Renal artery stenosis: an innocent bystander or an independent predictor of worse outcome in patients with chronic heart failure? A magnetic resonance imaging study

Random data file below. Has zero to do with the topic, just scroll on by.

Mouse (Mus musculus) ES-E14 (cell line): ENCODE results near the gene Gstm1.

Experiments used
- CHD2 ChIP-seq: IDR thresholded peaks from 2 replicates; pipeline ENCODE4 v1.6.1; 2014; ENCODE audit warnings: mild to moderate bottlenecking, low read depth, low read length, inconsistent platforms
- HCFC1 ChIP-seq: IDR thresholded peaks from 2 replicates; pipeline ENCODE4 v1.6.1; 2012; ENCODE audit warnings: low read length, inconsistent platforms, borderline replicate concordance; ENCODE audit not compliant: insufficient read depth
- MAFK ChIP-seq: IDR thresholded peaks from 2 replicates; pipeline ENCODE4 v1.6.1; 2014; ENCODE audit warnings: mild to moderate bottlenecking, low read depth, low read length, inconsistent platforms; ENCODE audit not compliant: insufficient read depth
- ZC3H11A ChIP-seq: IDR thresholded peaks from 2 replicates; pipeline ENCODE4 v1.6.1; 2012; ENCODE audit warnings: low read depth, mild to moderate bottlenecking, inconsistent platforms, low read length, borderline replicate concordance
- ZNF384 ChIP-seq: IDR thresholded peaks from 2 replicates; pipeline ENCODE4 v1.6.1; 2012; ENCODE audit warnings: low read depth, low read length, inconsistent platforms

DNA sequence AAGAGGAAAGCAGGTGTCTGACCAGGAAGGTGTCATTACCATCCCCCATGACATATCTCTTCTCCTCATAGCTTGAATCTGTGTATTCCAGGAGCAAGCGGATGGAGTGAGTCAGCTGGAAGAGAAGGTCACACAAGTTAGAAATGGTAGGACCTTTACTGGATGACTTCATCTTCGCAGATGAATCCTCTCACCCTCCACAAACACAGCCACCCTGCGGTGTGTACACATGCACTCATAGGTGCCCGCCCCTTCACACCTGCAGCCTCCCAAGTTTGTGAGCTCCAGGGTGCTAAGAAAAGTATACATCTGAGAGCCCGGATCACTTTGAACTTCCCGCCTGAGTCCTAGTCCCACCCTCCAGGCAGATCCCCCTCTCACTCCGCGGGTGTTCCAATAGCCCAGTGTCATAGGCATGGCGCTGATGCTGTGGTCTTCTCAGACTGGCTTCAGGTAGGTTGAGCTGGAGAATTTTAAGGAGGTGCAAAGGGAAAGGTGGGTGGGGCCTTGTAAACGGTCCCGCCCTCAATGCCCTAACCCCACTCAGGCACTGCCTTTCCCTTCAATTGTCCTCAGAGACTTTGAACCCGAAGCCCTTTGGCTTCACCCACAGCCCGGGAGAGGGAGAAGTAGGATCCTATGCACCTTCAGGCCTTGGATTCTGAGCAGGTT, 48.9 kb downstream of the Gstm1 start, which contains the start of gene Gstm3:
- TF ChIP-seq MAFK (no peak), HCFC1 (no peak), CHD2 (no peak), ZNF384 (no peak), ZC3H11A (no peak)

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AimsTo investigate the prognostic impact of atherosclerotic renovascular disease in patients with chronic heart failure.Methods and resultsPatients with heart failure due to left ventricular systolic dysfunction underwent cardiac magnetic resonance imaging and contrast-enhanced magnetic resonance angiography. Renal artery stenosis (RAS) was defined as a luminal narrowing >50%. Of the 366 patients investigated, 112 (31%) had RAS, of whom 41 had bilateral RAS. Patients with RAS were older (P < 0.001), had higher blood pressure (P < 0.001), and worse renal function (P = 0.001). In addition, these patients had more admissions and more prolonged hospital stays because of vascular events (0.09 ± 0.26 vs. 0.02 ± 0.16 admissions/per patient/year; P < 0.001; and 1.26 ± 5.79 vs. 0.31 ± 2.54 days/per patient/year; P < 0.001, respectively) and worse prognosis (hazard ratio 1.60, 95% confidence interval 1.10–2.34, P = 0.015). However, in multivariable analysis, a history of diabetes mellitus, decreasing haemoglobin, and increasing left ventricular end-systolic volume index, but not age and RAS, were independently related to outcome.ConclusionsRAS is a common finding in patients suffering from heart failure. Although it is associated with an increased vascular morbidity, it is not an independent predictor of mortality.

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